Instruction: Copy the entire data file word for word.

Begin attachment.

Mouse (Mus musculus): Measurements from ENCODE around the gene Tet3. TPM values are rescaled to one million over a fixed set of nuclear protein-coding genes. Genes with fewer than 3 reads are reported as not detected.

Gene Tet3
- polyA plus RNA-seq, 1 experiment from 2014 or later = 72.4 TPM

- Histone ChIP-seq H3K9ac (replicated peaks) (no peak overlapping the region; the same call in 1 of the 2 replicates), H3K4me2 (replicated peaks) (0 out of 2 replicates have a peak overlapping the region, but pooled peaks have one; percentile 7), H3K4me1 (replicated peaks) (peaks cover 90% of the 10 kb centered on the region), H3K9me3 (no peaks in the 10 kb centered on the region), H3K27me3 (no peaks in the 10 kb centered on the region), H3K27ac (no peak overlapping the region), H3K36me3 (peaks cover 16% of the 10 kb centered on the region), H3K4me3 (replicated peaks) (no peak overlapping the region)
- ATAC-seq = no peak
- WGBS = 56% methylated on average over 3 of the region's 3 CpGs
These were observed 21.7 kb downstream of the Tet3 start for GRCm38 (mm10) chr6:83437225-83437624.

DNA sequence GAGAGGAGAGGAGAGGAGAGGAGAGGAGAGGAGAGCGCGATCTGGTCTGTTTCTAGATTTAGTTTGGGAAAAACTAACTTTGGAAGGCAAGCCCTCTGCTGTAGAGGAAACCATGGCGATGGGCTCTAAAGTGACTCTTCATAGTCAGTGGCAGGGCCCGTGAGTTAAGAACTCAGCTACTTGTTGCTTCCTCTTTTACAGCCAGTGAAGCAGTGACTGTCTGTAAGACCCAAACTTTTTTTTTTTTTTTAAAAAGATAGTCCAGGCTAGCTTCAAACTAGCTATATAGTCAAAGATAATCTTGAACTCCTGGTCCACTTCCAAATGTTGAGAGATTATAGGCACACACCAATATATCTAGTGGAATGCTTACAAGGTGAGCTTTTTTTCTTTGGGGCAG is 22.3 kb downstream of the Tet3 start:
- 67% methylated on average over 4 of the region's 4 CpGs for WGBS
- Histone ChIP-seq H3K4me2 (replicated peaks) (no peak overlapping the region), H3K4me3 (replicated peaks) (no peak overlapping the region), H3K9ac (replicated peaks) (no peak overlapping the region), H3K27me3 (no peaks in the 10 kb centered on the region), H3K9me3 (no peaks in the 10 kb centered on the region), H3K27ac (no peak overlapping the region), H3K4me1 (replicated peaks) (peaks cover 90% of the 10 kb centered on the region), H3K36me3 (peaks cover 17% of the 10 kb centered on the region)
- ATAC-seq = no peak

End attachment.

Mouse (Mus musculus): Measurements from ENCODE around the gene Tet3. TPM values are rescaled to one million over a fixed set of nuclear protein-coding genes. Genes with fewer than 3 reads are reported as not detected.

Gene Tet3
- polyA plus RNA-seq, 1 experiment from 2014 or later = 72.4 TPM

- Histone ChIP-seq H3K9ac (replicated peaks) (no peak overlapping the region; the same call in 1 of the 2 replicates), H3K4me2 (replicated peaks) (0 out of 2 replicates have a peak overlapping the region, but pooled peaks have one; percentile 7), H3K4me1 (replicated peaks) (peaks cover 90% of the 10 kb centered on the region), H3K9me3 (no peaks in the 10 kb centered on the region), H3K27me3 (no peaks in the 10 kb centered on the region), H3K27ac (no peak overlapping the region), H3K36me3 (peaks cover 16% of the 10 kb centered on the region), H3K4me3 (replicated peaks) (no peak overlapping the region)
- ATAC-seq = no peak
- WGBS = 56% methylated on average over 3 of the region's 3 CpGs
These were observed 21.7 kb downstream of the Tet3 start for GRCm38 (mm10) chr6:83437225-83437624.

DNA sequence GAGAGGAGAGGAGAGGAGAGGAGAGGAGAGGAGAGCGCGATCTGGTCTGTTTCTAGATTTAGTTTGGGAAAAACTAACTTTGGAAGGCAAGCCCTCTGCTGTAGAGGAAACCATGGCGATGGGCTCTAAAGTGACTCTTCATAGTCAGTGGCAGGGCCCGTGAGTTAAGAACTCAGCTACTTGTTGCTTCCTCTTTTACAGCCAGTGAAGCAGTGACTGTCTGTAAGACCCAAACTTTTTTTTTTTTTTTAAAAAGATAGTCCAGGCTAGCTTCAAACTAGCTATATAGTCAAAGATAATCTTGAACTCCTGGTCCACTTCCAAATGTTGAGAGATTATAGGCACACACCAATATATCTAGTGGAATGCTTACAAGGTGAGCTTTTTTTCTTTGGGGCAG is 22.3 kb downstream of the Tet3 start:
- 67% methylated on average over 4 of the region's 4 CpGs for WGBS
- Histone ChIP-seq H3K4me2 (replicated peaks) (no peak overlapping the region), H3K4me3 (replicated peaks) (no peak overlapping the region), H3K9ac (replicated peaks) (no peak overlapping the region), H3K27me3 (no peaks in the 10 kb centered on the region), H3K9me3 (no peaks in the 10 kb centered on the region), H3K27ac (no peak overlapping the region), H3K4me1 (replicated peaks) (peaks cover 90% of the 10 kb centered on the region), H3K36me3 (peaks cover 17% of the 10 kb centered on the region)
- ATAC-seq = no peak